Insulin receptor substrate signaling suppresses neonatal autophagy in the heart

The Journal of clinical investigation (Impact Factor: 13.22). 11/2013; 123(12). DOI: 10.1172/JCI71171
Source: PubMed


The induction of autophagy in the mammalian heart during the perinatal period is an essential adaptation required to survive early neonatal starvation; however, the mechanisms that mediate autophagy suppression once feeding is established are not known. Insulin signaling in the heart is transduced via insulin and IGF-1 receptors (IGF-1Rs). We disrupted insulin and IGF-1R signaling by generating mice with combined cardiomyocyte-specific deletion of Irs1 and Irs2. Here we show that loss of IRS signaling prevented the physiological suppression of autophagy that normally parallels the postnatal increase in circulating insulin. This resulted in unrestrained autophagy in cardiomyocytes, which contributed to myocyte loss, heart failure, and premature death. This process was ameliorated either by activation of mTOR with aa supplementation or by genetic suppression of autophagic activation. Loss of IRS1 and IRS2 signaling also increased apoptosis and precipitated mitochondrial dysfunction, which were not reduced when autophagic flux was normalized. Together, these data indicate that in addition to prosurvival signaling, insulin action in early life mediates the physiological postnatal suppression of autophagy, thereby linking nutrient sensing to postnatal cardiac development.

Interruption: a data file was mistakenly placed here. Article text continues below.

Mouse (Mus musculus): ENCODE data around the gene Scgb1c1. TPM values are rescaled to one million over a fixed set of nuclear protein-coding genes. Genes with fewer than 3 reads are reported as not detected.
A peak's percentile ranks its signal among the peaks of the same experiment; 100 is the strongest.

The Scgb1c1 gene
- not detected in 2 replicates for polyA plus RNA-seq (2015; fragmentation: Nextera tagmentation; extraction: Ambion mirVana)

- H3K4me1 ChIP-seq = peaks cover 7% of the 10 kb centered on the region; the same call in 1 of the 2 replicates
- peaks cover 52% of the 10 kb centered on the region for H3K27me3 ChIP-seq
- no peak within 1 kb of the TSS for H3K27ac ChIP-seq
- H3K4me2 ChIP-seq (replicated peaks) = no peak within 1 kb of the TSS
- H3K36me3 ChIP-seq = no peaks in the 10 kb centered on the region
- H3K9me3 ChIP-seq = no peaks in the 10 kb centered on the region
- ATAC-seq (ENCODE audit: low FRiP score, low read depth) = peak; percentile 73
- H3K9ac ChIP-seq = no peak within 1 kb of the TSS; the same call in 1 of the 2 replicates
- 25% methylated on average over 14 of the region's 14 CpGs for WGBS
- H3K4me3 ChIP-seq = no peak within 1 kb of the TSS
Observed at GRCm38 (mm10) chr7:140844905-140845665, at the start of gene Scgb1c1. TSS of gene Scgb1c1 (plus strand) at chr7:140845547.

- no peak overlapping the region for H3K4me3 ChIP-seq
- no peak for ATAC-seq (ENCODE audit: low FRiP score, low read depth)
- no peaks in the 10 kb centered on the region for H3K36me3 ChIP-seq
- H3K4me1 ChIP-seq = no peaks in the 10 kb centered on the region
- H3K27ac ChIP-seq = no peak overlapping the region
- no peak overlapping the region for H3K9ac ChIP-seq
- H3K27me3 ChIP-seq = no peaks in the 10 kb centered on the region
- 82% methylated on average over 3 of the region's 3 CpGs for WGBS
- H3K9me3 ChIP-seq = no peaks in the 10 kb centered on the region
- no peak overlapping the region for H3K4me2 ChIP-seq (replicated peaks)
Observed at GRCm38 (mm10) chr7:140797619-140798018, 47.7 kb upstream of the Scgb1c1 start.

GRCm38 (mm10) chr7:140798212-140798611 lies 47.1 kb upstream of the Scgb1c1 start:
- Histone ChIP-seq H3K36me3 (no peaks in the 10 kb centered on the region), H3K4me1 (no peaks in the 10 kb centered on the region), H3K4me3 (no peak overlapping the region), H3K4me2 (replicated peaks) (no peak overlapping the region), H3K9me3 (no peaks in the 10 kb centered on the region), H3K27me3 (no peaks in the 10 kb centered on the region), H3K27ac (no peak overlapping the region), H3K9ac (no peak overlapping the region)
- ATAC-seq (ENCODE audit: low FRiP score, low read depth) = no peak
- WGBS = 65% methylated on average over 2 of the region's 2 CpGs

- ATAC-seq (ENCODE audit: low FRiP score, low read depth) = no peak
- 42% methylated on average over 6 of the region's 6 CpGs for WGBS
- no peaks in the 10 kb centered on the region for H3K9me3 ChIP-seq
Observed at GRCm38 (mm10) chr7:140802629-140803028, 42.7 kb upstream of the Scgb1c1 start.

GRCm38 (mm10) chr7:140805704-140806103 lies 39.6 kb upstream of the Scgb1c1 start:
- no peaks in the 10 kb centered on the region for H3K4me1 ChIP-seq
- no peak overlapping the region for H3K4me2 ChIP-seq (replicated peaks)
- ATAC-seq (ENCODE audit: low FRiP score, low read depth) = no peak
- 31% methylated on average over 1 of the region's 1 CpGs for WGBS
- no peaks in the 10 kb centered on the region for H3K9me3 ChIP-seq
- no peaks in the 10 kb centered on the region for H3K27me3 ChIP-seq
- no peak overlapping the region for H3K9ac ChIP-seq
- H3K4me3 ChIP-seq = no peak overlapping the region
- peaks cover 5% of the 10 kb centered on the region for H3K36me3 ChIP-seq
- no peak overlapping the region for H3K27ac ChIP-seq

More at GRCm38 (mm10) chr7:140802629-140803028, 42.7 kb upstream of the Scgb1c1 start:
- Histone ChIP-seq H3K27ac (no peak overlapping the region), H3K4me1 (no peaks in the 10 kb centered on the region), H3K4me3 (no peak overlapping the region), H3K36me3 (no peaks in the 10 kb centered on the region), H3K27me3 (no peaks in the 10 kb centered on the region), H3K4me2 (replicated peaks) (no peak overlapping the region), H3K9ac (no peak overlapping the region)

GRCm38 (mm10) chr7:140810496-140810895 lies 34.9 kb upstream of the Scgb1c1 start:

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    • "Recent studies have suggested an important role for insulin signaling in the regulation of myocardial autophagy [82] [83]. Mice with cardiomyocyte-specific deletion of both IRS1 and IRS2 (CIRS12KO) showed unrestrained autophagy in cardiomyocytes, which contributed to myocyte loss, heart failure, and premature death. "
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